Varicose veins in the testicular area (called Varicoceles) are a phenomenon that affects many men. They are much more common on the left side than on the right or both sides. As they can negatively affect sperm maturation, this can then also reduce sperm quality.
Varicoceles can therefore stand in the way of one's desire to have children, or lead to impaired fertility in men. In addition, these varicose veins can cause an unpleasant swelling of the scrotum, as well as tension and pain.
In order find out if the venous plexus of the testicle has morbidly dilated and a varicose vein has formed, a simple examination using palpation and an ultrasound of the testes can help. Such a structure is also usually visible to the naked eye. Nevertheless, varicose veins in the testicular area are often discovered by accident, as patients often do not perceive symptoms. When patients want to have children, and, above all, when they have limited sperm quality, they should undergo a urological and andrological examination in order to rule out varicoceles or other diseases of the testicle.
If varicose veins are detected, then further tests, such as hormone testing and a spermiogram, will provide information about the effects they are having. Only then can it be determined whether the quality of the sperm cells is suffering from the varicoceles.
If patients are suffering from pain, or if the patient wants to have children and sperm quality is being impaired by varicose veins in the testes area, then a surgical procedure can be performed. The approach or therapy must be individually adjusted.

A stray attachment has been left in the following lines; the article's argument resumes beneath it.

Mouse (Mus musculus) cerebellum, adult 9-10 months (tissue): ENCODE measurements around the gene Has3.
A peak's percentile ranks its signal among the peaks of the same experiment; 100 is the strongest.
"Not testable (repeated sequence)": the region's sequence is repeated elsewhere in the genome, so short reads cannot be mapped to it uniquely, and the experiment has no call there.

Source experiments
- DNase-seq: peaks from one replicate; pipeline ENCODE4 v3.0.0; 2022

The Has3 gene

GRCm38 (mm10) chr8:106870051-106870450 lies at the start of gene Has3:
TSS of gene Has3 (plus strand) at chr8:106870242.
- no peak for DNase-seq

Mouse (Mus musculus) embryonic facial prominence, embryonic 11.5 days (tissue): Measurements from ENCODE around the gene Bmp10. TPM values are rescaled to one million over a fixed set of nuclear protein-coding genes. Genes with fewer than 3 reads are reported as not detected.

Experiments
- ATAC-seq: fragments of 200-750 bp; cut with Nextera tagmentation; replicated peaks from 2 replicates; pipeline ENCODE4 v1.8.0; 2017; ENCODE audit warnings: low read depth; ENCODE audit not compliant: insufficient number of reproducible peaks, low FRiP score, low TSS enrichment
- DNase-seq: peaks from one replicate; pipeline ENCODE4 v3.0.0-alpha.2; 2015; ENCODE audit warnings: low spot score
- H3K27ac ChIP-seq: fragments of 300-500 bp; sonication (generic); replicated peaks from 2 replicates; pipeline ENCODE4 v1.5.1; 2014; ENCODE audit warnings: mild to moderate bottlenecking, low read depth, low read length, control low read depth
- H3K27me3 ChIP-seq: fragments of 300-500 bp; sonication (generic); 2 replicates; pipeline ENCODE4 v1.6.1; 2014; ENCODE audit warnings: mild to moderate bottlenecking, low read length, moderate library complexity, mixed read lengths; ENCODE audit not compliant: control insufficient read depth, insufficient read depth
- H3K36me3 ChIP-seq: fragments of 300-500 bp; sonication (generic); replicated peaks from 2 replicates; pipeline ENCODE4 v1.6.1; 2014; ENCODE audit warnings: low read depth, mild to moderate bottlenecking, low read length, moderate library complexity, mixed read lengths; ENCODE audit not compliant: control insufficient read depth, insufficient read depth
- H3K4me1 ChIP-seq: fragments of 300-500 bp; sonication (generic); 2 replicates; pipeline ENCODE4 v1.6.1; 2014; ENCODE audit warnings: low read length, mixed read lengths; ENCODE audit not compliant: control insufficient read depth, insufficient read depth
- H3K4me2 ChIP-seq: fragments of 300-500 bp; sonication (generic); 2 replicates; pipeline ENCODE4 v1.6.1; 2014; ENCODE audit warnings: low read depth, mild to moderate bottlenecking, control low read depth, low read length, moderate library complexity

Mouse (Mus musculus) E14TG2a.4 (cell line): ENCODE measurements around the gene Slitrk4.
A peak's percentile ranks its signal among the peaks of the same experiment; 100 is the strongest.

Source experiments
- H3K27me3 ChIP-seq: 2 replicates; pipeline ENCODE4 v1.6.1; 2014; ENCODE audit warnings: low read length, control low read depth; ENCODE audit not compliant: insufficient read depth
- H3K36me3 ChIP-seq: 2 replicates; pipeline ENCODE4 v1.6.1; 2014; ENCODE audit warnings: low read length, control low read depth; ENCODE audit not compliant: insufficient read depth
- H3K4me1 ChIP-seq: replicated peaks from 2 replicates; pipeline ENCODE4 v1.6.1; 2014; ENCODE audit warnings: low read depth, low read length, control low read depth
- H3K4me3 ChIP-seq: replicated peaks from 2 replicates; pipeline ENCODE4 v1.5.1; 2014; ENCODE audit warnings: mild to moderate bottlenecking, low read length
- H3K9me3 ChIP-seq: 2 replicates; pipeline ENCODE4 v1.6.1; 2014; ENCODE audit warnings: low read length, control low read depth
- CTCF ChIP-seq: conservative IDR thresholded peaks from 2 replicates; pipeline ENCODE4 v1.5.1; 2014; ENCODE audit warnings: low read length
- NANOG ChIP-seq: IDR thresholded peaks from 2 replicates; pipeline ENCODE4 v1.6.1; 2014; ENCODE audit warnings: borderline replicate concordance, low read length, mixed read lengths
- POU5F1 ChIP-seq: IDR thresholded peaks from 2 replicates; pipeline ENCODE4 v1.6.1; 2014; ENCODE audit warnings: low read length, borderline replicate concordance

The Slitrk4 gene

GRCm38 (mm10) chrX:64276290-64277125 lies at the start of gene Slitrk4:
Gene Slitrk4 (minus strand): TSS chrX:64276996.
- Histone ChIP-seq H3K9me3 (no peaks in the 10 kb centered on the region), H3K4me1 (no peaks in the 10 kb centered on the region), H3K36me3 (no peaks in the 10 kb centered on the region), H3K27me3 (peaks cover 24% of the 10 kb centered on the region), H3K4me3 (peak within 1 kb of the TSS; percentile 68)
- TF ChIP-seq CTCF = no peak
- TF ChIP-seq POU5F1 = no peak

To start with, a varicocele can be severed or removed. A minimal surgical intervention is necessary for this. By means of a small incision on the left or, where applicable, right lower abdomen (similar to in an operation for inguinal hernia), the surgeon can penetrate to where the varicose vein is. This is then dissected and subsequently severed, removed or tied.
Another option is sclerotherapy of the varicose vein.
If, despite treatment, the sperm quality does not improve and one's desire to have children remains unfulfilled, couples can resort to alternatives.
Insemination: filtering out the strongest sperm and transferring these to the uterus.
In-vitro fertilisation (IVF): egg fertilisation outside of the body with subsequent transfer of the embryo into the woman.
Intracytoplasmic sperm injection (ICSI): here, the sperm cell – the man's sperm – is injected directly into the cytoplasm (ooplasm) of an egg.
Testicular sperm extraction (TESE): sperm extracted from the man's testicular tissue, which can then be used to fertilise the egg during a fertility treatment.
Sperm donation: fertilisation of the egg using third-party sperm.